Friday, March 28, 2008

"Stop-Loss" -- * * * 1/2

Though there has only been a handful, it feels like we've been inundated with "Iraq films" over the last 2/3 year or so; "Iraq films" is apparently a blanket term denoting any films that are directly or tangentially related to the ongoing war in Iraq, our country's history with Afghanistan, anything related to the Middle East, examine U.S. policies in recent years or feature September 11th as a crucial plot point/impetus. Though virtually all have had the best of intentions and politics relatively aligned with my own, these films were almost universally too intent on "saying something" that they either had difficulty forming strong viewpoints into satisfying narratives, or turned their film into a blatant "message" movie filled with speechifying or heavy manipulation. Kimberly Peirce's absorbing, incensed and demanding "Stop-Loss" arrives just at a time when I'd started to think perhaps filmmakers of today were just "too close" to the subject matter, and maybe we'd have to wait a few years post-war until we got one that resonated.

This film is just as passionate and full of feeling as "In the Valley of Elah" and "Lions of Lambs," but unlike those well-intentioned anti-war screeds, here those feelings are channeled into something meaningful, and always feels like it's coming from an honest place. With her second film (which we've had to wait nine long years for since "Boys Don't Cry"), Peirce is ultimately telling a personal, intimate story about the men involved in this war—not the policies— and does so with honesty, respect and complexity. She also does it in an incredibly involving, entertaining manner that will hopefully spare "Stop-Loss" the box office fate of "Elah," "Lions" and "Rendition." It's impossible to interpret the film as supporting the war in Iraq, but rather then alienating portions of the audience by hammering home a message, the film makes support/disdain for the war itself a non-issue and instead tells it as a human story of a soldier who feels personally betrayed by his government. Taking a profoundly empathetic viewpoint centering around "the troops," those looking to attack the film's "politics" will have difficulty in finding an angle.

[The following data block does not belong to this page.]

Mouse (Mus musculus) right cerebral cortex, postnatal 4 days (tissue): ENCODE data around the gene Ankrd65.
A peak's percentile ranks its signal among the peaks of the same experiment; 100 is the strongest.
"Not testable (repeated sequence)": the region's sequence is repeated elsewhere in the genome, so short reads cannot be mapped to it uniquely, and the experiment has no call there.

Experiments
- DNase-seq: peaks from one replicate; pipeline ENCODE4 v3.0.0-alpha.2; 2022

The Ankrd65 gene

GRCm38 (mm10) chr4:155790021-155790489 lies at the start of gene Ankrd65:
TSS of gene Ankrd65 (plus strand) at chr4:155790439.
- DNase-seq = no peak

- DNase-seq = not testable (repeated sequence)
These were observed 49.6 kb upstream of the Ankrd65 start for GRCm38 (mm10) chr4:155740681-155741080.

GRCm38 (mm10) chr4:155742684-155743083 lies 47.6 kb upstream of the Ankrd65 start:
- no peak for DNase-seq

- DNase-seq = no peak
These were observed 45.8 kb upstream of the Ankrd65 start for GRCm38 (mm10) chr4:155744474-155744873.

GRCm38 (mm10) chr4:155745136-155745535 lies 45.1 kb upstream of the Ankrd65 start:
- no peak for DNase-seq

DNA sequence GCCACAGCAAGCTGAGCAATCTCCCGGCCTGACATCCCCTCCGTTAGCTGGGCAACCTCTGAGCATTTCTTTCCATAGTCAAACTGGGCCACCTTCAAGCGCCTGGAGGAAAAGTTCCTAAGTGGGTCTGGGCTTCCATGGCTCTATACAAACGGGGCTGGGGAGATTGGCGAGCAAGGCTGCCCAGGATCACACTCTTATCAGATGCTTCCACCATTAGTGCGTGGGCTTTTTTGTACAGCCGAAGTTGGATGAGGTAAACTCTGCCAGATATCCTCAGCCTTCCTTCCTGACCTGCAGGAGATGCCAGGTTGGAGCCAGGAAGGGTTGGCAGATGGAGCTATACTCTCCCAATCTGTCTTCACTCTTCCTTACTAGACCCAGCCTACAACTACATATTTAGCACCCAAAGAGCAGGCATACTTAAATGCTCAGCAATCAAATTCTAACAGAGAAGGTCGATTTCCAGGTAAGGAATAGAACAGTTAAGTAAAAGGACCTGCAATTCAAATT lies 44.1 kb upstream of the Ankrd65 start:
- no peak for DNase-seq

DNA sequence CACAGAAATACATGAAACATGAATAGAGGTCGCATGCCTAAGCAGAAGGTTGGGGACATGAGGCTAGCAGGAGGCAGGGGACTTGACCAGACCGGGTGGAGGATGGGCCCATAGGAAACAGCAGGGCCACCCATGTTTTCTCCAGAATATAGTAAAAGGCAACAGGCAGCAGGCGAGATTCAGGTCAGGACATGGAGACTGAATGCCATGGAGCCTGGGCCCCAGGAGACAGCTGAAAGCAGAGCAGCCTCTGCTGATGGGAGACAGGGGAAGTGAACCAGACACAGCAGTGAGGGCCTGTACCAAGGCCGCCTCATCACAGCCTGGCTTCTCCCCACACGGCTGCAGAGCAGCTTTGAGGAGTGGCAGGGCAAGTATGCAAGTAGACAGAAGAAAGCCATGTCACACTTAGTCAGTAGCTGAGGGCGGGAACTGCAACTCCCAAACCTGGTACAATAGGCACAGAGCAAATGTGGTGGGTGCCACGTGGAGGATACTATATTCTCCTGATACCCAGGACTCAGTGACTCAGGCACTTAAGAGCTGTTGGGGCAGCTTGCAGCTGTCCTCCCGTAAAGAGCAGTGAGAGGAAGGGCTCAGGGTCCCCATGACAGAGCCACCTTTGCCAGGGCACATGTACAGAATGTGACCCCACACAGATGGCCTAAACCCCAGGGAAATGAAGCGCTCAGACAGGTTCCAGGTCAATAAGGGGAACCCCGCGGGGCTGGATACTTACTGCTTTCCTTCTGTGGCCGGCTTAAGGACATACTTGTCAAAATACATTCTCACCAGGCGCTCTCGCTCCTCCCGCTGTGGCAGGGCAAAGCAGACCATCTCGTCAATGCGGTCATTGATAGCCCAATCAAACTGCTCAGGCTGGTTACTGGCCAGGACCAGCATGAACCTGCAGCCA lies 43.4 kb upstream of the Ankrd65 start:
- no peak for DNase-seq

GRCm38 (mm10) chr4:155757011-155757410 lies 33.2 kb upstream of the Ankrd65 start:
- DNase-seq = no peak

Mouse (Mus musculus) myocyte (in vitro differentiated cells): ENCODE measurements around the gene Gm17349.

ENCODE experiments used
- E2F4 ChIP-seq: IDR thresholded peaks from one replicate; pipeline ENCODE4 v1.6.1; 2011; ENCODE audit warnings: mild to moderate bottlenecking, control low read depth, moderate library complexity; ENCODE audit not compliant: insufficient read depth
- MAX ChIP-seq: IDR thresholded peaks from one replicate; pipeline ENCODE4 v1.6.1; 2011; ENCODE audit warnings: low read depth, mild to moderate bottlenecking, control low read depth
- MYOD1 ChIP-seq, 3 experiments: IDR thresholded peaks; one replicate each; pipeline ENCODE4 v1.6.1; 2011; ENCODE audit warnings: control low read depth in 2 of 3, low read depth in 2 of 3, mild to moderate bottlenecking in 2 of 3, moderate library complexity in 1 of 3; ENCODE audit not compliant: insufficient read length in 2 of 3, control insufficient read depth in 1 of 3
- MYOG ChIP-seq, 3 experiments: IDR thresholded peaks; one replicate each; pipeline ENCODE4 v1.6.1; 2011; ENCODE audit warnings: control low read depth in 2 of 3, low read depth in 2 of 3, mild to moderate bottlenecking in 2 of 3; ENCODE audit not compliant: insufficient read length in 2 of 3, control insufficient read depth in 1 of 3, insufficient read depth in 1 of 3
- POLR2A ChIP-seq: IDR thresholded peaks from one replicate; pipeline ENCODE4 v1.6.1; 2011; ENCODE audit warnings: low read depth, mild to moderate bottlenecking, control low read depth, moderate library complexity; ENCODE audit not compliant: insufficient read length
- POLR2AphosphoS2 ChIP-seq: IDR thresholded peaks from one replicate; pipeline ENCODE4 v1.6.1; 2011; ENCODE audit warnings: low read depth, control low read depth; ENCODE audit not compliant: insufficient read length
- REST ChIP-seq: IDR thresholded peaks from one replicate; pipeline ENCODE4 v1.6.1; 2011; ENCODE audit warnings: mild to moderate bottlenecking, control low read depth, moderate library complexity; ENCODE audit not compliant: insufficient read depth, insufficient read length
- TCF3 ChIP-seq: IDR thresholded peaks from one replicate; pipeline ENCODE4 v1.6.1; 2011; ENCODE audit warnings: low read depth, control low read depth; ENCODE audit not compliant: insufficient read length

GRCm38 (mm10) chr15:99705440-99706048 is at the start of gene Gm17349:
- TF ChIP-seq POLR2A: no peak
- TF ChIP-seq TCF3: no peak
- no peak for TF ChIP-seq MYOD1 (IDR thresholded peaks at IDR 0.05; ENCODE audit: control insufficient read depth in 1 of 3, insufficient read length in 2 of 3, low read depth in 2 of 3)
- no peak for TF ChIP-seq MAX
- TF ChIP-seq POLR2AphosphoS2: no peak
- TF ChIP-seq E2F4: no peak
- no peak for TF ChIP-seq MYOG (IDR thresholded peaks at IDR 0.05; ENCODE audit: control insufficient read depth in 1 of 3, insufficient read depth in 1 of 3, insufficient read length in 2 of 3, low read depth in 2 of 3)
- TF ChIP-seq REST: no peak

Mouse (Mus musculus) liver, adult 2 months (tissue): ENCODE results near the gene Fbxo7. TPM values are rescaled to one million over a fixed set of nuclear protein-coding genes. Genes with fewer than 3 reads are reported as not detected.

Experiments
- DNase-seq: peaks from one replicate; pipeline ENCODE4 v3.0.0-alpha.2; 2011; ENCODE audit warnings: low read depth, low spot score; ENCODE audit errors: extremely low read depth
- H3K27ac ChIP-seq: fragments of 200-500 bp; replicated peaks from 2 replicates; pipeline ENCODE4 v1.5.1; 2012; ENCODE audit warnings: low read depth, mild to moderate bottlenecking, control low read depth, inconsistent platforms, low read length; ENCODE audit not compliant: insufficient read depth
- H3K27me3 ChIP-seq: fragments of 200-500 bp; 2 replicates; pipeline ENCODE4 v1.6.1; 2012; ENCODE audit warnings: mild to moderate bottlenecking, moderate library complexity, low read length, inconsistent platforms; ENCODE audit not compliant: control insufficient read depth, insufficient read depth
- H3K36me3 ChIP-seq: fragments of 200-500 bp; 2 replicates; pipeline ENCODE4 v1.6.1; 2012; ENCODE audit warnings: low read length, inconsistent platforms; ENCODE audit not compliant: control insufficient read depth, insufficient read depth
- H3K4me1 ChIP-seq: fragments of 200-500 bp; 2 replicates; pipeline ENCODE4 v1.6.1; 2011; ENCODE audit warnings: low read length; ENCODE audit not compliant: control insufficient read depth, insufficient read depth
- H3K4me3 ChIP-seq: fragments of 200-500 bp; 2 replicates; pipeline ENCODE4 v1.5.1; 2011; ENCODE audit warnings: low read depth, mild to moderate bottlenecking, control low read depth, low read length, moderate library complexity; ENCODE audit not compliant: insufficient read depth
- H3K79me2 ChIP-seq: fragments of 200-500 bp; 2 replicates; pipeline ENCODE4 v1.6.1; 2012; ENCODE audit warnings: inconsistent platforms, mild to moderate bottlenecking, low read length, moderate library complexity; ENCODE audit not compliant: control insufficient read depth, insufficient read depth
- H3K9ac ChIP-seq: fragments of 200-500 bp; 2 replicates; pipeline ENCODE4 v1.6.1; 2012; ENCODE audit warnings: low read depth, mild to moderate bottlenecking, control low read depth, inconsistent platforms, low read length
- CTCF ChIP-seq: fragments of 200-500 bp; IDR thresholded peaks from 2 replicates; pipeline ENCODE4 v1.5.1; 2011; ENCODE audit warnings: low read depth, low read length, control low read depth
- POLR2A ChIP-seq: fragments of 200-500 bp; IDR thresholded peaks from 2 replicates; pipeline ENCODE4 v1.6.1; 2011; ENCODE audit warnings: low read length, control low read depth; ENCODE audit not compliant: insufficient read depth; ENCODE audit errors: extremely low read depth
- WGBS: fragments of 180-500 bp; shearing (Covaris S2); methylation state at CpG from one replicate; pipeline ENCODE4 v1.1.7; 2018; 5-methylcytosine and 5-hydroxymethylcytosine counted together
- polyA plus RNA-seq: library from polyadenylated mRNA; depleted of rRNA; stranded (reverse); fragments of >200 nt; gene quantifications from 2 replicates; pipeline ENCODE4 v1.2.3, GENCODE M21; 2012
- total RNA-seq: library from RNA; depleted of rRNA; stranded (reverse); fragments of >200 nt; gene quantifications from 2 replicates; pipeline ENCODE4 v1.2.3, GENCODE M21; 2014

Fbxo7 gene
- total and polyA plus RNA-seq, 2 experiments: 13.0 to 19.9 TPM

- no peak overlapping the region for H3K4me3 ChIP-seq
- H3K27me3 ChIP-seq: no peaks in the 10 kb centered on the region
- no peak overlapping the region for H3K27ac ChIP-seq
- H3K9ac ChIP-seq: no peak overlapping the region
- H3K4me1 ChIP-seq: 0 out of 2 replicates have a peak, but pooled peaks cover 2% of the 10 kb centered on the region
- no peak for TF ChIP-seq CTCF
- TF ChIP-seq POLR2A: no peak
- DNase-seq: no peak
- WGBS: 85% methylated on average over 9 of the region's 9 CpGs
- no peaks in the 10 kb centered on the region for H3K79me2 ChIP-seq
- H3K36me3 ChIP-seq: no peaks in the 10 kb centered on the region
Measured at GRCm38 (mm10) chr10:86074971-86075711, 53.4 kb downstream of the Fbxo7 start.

Beginning in Iraq, "Stop-Loss" opens with a platoon, shortly before completing their tour of duty, finding themselves under attack while manning a checkpoint. Some are killed, some are wounded, and the rest unable to shake what they've seen. It's the latter that the rest of the film focuses on: Staff Sgt. Brandon King (Ryan Phillippe), Steve (Channing Tatum) and Tommy (Joseph Gordon-Levitt). Upon returning home, the three have severe difficulty shrugging off what they've been through, with Steve and Tommy both prone to drunken fits of violence and delusional confusion of past and present. Still, all three are honored as hometown heroes and even thrown a parade and given public honor by a local Senator (Josef Sommer). Looking to put the past behind him, Brandon soon finds out he's been "Stop-Lossed," a sort-of backdoor draft utilized by the Army to mandatorily extend soldiers' tour of duties even after their contract and time of service is completed.

Believing he's already honored what he's owed/promised to the Army, and arguing that the Stop-Loss policy is only valid during the time of war, and the President never actually declared war against Iraq, Brandon goes A.W.O.L. Brandon, along with Steve's girlfriend, Michelle (Abbie Cornish), set out to the nation's capital—determined to seek out the Senator who honored him to explain the situation and find a way out. As they make their way, Brandon makes numerous stops to visit soldiers he's served with in the past, as well as A.W.O.L. servicemen "on the run" for the same reason as him. The further along the two get on their trip, the clearer it becomes that Brandon's going to have to decide between two infinitely unpleasant options.

The screenplay, written by Peirce and Mark Richard, thankfully avoids hackneyed plot contrivances and establishes itself as more of a free-form tapestry whose plot grows organically. The dialogue also masterfully gets across numerous familiar truths and attitudes ongoing during this time of war. Particularly during the scenes set in Brazos, there's an emphasis on the fact that most civilians can't imagine what these soldiers have been through, and probably don't want to. We're shown parents cringing when details about warfare are recounted, and the most active concern someone shows is asking a recently-returned soldier, "We winnin' this thing?" When Brandon stumbles during an impromptu "inspirational" speech at a 'Welcome Home' parade, Steve saves it by poking his head in, proclaiming "We over there killin' em in Iraq so we don't gotta kill 'em in Texas!," giving the cheering crowd what he knows is the only thing they're interested in hearing. Throughout the proceedings, the dialogue feels real, as if we could actually imagine these words coming out of these peoples' mouths, but the script particularly shines during Brandon's protestation to his commanding officer about returning to Iraq (punctuated most memorably by "With all due respect, Fuck the President") and the way he responds to a mourning sibling bemoaning that his brother's life was "wasted over there." The film also handles its conclusion in an especially thoughtful, powerful manner, after seemingly painting itself into a corner.